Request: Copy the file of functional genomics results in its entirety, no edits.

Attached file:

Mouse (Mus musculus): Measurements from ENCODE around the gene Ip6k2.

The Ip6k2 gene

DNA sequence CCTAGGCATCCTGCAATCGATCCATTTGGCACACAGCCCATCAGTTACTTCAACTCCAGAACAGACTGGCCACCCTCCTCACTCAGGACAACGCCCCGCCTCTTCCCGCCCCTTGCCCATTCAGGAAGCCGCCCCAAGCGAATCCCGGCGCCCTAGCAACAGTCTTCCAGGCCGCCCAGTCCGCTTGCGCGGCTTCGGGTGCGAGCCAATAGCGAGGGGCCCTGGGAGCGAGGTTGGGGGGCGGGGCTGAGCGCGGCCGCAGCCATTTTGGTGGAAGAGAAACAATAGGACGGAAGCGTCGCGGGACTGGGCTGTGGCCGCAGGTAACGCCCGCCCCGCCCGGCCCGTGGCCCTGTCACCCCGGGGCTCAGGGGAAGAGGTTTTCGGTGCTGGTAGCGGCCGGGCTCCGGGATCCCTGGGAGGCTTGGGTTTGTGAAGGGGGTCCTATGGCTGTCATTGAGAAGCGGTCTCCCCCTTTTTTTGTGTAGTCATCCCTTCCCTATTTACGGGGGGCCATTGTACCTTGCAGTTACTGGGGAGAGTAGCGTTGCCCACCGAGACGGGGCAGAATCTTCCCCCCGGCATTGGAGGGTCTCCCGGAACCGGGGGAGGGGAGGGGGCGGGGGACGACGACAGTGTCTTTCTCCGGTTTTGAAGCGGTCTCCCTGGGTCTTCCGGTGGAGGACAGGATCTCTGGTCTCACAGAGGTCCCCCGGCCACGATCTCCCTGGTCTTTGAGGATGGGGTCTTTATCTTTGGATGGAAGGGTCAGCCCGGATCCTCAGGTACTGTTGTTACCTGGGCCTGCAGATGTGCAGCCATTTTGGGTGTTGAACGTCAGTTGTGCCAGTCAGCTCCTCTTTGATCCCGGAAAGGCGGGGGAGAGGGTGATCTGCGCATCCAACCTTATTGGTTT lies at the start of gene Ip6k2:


Mouse (Mus musculus): Measurements from ENCODE around the gene Ip6k2.

The Ip6k2 gene

DNA sequence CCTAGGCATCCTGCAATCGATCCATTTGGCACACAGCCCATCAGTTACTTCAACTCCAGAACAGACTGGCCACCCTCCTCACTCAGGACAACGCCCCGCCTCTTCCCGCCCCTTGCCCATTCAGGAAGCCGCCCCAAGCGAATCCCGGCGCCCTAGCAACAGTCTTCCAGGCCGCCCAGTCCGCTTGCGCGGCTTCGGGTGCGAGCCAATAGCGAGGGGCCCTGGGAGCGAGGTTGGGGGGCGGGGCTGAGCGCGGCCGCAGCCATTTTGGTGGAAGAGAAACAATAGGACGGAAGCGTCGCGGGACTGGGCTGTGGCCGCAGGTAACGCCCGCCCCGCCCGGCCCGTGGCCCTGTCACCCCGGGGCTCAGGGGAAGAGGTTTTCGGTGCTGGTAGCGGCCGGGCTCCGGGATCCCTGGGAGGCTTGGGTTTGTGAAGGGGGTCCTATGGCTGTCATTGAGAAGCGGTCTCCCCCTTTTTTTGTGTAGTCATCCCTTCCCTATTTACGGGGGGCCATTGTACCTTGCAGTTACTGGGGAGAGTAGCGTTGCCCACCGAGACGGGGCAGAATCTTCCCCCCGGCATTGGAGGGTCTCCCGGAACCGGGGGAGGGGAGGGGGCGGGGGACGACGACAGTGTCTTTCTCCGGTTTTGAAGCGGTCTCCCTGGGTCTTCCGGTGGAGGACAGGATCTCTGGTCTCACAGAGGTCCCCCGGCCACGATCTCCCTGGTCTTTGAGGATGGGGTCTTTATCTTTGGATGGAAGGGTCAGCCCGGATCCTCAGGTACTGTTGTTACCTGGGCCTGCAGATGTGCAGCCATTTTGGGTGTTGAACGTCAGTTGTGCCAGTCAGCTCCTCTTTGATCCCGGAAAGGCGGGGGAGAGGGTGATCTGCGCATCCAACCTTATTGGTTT lies at the start of gene Ip6k2: